But, even if the poll is representative, it’s worth noting that Clinton won the white vote 64-34 while Obama won blacks 87-13 in the same survey. Was this an anti-white vote? And is there really such a thing as an anti-male vote?
As noted yesterday, Rush Limbaugh urged listeners to vote for Hillary Clinton to prolong the race. Did they listen? It’s probably too early to say but not too early to speculate.
CNN’s Joe Van Kanel reports,
Early exit polling shows 10 percent of the voters in Ohio’s Democratic Primary identified themselves as Republican, along with 22 percent who said they were independents. It was the same story in Texas: 10 percent of the voters in the Democratic primary identified themselves as Republican, along with 25 percent who said they were independents.
Tom Ott, Michael Scott, Joe Wagner & Maggi Martin of the Cleveland Plain Dealer:
Poll watchers throughout Ohio are noting large numbers of Republican voters crossing over to vote in the Democratic Primary between Barack Obama and Hillary Clinton.
In the Republican roost of Chagrin Falls, veteran poll worker Liz McFadden was amazed at the number of people jumping the party’s ship. Democrats accounted for 70 percent of the voters in her precinct, one of seven at the village’s high school. “That’s a complete reversal of what it normally is, even more so,” she said. “I’ve never seen a switch like this.”
The defectors had motives both pure and sinister.
One woman voted for Clinton in hopes of delivering John McCain a weaker debate opponent. Another picked Obama because her vote could help deny Clinton and her husband a return trip to the White House.
A 69-year-old Catholic nun, Sister Ann Marie, was converted to the Clinton camp because of the former first lady’s experience. John Baggett, another ex-Republican for Clinton, said he simply wanted to switch, and Clinton represented a known commodity. “I’m happy with Republicans, in general,” Baggett, 50, said. “I don’t believe they’ve done a good job the last eight years.”
This is purely anecdotal and doesn’t tell us much of anything. My hunch, though, is that a handful of people voted to sabotage the opposition primary while most simply voted for their preferred candidate in the only contest that mattered.
Hugh Hewitt (and apparently Bill O’Reilly) thinks the Limbaugh factor was huge. But there’s not much evidence for that at this point. Indeed, the early Ohio exit polls show a 49-49 split of Republicans between Clinton and Obama.
Prediction Games: I predicted yesterday that Clinton would narrowly win Ohio, that Obama would likely take the delegate win in Texas even if Clinton won the popular vote, and the McCain would win the Republican contests. Dave Schuler predicted narrow popular vote wins for Clinton in Texas and Ohio. Alex Knapp predicted a narrow win for Obama in the Texas primary and a bigger one in the caucus and a Clinton win in Ohio.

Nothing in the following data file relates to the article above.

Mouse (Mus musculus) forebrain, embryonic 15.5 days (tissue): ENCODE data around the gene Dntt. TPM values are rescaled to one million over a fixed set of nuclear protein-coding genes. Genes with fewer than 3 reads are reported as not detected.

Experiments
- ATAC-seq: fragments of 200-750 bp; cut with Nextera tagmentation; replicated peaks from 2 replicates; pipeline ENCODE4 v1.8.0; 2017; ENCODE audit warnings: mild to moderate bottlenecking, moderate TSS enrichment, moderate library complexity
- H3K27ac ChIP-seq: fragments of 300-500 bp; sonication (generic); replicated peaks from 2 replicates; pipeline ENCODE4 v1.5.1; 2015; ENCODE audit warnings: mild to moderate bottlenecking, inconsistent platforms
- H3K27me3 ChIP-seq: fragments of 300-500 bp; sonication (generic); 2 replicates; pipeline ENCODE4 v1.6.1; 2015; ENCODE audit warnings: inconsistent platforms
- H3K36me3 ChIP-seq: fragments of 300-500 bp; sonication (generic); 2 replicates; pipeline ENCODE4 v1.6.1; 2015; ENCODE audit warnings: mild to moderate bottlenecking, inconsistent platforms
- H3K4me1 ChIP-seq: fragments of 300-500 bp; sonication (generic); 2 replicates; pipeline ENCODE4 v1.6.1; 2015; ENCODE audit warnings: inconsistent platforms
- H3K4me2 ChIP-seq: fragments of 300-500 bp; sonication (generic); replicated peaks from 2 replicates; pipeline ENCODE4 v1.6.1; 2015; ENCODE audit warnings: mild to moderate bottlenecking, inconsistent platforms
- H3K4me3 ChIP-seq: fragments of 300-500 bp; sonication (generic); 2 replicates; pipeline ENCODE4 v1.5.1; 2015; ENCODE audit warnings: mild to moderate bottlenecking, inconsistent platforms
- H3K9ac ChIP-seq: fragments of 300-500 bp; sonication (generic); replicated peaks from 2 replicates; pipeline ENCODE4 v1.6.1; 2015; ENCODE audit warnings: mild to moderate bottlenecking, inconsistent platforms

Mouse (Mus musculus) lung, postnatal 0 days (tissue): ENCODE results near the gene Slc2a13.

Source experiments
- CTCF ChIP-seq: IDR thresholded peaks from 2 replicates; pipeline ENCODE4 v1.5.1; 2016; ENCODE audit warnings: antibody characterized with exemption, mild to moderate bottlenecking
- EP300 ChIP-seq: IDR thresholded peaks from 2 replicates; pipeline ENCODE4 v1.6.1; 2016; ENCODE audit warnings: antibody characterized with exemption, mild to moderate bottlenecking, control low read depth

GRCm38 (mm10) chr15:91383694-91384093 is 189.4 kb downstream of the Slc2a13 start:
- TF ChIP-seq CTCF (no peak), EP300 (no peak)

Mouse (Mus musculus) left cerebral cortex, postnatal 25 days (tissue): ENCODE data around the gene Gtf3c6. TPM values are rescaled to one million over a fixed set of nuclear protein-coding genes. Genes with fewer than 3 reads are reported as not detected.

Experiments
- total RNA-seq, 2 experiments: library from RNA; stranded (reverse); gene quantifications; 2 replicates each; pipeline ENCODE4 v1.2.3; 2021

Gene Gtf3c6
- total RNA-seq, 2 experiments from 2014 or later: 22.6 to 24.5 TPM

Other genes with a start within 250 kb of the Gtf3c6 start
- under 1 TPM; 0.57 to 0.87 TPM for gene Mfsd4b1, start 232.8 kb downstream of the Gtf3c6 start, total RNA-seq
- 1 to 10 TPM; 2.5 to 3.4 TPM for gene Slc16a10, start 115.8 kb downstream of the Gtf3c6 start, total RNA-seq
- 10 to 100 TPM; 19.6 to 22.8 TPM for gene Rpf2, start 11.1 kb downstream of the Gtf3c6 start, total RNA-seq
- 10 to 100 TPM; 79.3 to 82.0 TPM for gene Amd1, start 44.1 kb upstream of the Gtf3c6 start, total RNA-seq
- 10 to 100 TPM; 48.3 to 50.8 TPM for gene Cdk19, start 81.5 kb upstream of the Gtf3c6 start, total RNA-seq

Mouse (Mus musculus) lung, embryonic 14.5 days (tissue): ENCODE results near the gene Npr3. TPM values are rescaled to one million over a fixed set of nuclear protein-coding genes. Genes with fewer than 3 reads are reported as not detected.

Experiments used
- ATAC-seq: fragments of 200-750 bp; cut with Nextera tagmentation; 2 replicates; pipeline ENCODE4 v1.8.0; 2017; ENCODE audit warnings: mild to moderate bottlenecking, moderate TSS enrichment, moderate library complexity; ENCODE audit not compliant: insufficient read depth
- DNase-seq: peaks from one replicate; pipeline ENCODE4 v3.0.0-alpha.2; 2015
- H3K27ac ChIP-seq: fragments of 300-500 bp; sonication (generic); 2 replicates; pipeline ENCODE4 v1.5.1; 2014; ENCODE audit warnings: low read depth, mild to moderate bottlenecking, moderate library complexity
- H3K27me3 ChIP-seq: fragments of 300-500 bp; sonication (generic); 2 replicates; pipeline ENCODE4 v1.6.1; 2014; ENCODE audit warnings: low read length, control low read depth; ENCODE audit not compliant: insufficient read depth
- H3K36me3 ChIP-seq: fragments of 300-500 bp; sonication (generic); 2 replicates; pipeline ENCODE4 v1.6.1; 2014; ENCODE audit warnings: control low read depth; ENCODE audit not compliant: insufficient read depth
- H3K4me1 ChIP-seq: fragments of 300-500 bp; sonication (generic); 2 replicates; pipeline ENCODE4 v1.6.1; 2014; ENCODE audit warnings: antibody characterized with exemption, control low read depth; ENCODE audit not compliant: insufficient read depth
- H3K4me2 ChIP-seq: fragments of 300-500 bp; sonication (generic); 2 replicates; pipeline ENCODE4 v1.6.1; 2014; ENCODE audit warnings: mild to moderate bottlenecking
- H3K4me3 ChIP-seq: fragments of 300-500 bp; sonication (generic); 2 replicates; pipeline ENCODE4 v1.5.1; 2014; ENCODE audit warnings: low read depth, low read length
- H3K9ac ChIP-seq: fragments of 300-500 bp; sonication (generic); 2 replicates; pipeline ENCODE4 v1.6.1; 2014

Back in December, I predicted a McCain-Clinton general election matchup while Alex picked McCain-Obama. (Dave hoped for McCain but figured it would be Romney.) My chances of being right went up considerably last night but the odds are still with Alex. It’ll likely come down to the superdelegates and who they think would be more likely to beat McCain in the fall. Most everyone thinks Obama’s that guy; whether the superdelegates agree won’t be known until the summer. Stay tuned.
UPDATE: I think Taegan Goddard‘s right here:
Hillary Clinton or Barack Obama will win the Democratic primary because they made the math work for them. Pretending the nomination battle is like a precise mathematical formula ignores the messy political realities.
I’m less sure of this:
In fact, the ultimate Democratic nominee may be determined through negotiation. As Craig Crawford notes, “They might have to run together, whatever the order and whether they like it or not.”
I think Clinton needs Obama but am not sure why he’d want to run with her — whichever order the ticket. Clinton is incredibly polarizing and negates much of Obama’s “Hope! Change! Yes We Can!” appeal. If he’s at the bottom of the ticket, he’d be expected to be the attack dog, which hurts him. And it’s not as if recent losing VP nominees have been treated kindly by the Democratic nominating electorate when they come back and try for the top slot; Joe Lieberman and John Edwards had incredibly anemic bids.
UPDATE (Dave Schuler):
Flushed with the victory of my own correct predictions of the Ohio and Texas races I’ll make some more of which I’m pretty confident. Expect the Clinton campaign to float a couple of ideas, first, that the only big state that Barack Obama has won has been his current home state of Illinois and that Democrats need to win the big states in order to win the general and, second, that Barack Obama is only winning because Republicans and independents who can’t be depended on to vote for him in the general election are voting for him in the Democratic primaries.
As of this moment Barack Obama may win the pledged delegate count and the popular vote but not by a large enough margin that the superdelegates, however reluctant they might be, won’t end up deciding who the party’s nominee will be. And the Clintons know where the bodies are buried.
BTW I agree with James above. I think that Hillary Clinton and Barack Obama have a sort of reverse synergy thing going for them. The whole would be less than the sum of the parts. I also think that Hillary Clinton would have to be crazy to ask Barack Obama to be second on the ticket to her top and Barack Obama would have to be crazy to accept.